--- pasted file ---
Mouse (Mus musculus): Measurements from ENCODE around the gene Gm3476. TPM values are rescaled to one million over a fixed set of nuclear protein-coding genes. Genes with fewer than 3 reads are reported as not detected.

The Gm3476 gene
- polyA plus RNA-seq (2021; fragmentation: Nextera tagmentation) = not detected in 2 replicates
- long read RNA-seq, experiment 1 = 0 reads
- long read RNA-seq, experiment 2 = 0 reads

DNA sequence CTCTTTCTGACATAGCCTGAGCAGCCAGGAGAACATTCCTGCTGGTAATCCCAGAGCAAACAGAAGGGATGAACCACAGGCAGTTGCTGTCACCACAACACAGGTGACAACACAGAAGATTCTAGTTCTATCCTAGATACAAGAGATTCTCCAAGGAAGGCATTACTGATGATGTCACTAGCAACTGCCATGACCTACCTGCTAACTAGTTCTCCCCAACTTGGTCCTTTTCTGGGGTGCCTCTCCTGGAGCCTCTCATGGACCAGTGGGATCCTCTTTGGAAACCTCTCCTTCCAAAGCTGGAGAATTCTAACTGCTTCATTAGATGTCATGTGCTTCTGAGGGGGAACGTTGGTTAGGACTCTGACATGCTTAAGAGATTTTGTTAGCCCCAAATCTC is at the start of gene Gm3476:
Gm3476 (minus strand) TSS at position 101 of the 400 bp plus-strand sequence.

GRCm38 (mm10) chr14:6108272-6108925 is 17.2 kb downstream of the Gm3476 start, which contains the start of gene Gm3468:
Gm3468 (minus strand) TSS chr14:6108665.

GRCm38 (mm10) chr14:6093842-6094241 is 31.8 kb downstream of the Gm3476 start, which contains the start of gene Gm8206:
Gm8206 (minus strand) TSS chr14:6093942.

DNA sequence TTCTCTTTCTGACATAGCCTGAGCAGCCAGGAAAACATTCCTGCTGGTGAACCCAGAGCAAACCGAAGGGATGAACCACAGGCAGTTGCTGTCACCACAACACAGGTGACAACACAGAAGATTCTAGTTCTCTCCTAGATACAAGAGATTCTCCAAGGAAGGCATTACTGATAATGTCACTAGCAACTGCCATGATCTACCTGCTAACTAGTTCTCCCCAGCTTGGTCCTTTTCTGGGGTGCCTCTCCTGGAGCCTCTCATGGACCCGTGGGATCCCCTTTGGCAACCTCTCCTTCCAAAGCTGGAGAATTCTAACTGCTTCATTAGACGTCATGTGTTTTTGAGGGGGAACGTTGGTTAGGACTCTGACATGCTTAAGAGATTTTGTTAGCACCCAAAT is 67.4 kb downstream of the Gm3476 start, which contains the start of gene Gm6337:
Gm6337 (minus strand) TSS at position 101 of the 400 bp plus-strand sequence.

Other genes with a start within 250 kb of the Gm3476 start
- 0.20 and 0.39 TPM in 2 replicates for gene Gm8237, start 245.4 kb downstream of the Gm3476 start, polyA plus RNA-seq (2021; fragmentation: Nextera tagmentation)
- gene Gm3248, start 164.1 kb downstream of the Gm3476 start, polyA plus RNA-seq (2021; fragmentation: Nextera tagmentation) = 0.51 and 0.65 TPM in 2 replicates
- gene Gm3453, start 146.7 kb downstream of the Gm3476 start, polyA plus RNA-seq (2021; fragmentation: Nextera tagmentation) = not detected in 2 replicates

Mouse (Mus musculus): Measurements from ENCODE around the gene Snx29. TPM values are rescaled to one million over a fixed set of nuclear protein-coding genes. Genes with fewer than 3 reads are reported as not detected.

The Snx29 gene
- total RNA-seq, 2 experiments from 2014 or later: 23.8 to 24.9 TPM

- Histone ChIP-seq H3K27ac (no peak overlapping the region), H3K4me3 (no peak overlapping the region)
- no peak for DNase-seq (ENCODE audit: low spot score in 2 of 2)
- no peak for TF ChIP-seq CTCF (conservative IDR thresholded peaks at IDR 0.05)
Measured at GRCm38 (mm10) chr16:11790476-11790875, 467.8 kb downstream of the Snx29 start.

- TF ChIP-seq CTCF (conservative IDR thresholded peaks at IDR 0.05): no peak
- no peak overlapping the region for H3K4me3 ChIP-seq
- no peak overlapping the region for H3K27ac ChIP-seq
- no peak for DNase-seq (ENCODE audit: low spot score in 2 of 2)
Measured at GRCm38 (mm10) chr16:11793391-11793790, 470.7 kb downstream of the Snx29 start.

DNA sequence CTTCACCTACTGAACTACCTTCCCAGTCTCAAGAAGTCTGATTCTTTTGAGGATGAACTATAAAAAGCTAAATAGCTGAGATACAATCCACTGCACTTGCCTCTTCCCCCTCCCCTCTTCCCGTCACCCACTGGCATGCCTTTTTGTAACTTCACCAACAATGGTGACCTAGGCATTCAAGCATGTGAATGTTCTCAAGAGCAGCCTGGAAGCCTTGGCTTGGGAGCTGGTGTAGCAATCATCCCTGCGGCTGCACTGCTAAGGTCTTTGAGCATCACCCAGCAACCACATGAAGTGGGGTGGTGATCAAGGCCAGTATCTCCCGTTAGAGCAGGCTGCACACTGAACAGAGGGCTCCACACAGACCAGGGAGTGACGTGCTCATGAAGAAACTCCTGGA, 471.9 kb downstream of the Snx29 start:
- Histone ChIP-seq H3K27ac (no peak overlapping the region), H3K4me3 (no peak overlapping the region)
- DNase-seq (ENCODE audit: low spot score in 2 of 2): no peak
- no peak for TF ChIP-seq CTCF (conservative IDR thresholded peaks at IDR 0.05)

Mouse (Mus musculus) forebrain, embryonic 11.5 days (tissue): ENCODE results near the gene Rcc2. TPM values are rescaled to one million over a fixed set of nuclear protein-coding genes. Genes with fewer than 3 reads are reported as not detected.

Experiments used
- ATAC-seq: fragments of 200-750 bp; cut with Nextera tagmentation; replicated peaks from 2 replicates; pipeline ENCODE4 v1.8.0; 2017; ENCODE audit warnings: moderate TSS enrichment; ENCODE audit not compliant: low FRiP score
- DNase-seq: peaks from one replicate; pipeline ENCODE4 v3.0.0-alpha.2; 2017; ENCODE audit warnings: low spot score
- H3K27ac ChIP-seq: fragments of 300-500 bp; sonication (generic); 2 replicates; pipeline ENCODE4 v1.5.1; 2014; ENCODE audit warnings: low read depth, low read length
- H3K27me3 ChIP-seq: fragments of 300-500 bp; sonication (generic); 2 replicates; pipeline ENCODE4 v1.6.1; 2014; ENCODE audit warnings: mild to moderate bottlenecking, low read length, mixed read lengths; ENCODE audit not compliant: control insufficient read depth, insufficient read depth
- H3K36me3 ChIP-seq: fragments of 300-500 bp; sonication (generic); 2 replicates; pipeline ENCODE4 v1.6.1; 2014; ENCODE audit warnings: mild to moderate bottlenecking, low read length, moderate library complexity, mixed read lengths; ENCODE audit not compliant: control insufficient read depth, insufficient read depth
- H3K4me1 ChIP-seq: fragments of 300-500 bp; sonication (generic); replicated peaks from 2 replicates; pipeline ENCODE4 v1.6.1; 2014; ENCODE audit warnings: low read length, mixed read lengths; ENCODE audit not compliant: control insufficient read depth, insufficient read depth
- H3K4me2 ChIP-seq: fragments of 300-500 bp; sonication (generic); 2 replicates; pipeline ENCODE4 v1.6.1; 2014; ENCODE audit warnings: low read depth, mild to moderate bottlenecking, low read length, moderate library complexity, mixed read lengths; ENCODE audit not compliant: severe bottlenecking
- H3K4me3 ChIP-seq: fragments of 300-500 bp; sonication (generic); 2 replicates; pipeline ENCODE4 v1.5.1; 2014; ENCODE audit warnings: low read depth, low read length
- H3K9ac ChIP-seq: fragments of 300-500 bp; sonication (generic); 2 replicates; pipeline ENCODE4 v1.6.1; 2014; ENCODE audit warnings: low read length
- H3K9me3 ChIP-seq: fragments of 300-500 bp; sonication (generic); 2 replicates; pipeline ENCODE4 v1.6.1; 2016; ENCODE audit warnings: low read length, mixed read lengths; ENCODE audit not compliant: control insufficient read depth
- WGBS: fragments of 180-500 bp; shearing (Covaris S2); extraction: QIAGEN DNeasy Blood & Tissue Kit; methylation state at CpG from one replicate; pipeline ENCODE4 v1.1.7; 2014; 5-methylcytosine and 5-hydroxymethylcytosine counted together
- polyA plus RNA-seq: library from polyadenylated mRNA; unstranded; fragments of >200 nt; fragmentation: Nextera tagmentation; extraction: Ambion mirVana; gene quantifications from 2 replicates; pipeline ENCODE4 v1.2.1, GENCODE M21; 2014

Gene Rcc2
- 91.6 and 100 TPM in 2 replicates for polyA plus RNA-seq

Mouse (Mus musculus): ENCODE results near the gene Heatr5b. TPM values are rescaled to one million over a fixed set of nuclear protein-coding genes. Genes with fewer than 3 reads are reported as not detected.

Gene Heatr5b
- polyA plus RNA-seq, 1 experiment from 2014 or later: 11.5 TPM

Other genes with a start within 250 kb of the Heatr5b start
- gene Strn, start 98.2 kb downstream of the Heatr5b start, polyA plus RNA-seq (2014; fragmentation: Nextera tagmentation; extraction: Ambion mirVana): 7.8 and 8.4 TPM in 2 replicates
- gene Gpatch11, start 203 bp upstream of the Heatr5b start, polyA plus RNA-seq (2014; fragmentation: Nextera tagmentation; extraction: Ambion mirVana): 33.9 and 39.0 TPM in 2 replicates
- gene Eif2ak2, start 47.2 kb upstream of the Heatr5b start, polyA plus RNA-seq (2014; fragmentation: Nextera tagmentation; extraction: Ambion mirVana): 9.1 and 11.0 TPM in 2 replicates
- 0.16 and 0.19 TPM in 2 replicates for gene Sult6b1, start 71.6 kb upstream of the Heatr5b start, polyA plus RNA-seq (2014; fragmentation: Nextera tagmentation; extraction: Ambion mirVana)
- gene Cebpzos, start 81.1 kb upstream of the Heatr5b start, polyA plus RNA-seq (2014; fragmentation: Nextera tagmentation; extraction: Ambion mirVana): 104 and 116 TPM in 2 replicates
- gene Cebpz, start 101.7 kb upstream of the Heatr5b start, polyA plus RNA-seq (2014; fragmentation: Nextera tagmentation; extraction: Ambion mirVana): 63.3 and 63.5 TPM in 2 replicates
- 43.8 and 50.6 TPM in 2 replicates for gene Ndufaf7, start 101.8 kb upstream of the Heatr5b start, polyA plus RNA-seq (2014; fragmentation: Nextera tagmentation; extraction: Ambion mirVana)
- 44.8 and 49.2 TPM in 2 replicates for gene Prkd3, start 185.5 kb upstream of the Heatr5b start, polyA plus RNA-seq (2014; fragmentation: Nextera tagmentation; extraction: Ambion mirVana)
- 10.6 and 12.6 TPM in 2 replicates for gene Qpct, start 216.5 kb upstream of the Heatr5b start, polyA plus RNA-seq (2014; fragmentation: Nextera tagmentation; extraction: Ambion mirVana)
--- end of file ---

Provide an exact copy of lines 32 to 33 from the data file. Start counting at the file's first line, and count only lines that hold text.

- DNase-seq (ENCODE audit: low spot score in 2 of 2): no peak
- no peak for TF ChIP-seq CTCF (conservative IDR thresholded peaks at IDR 0.05)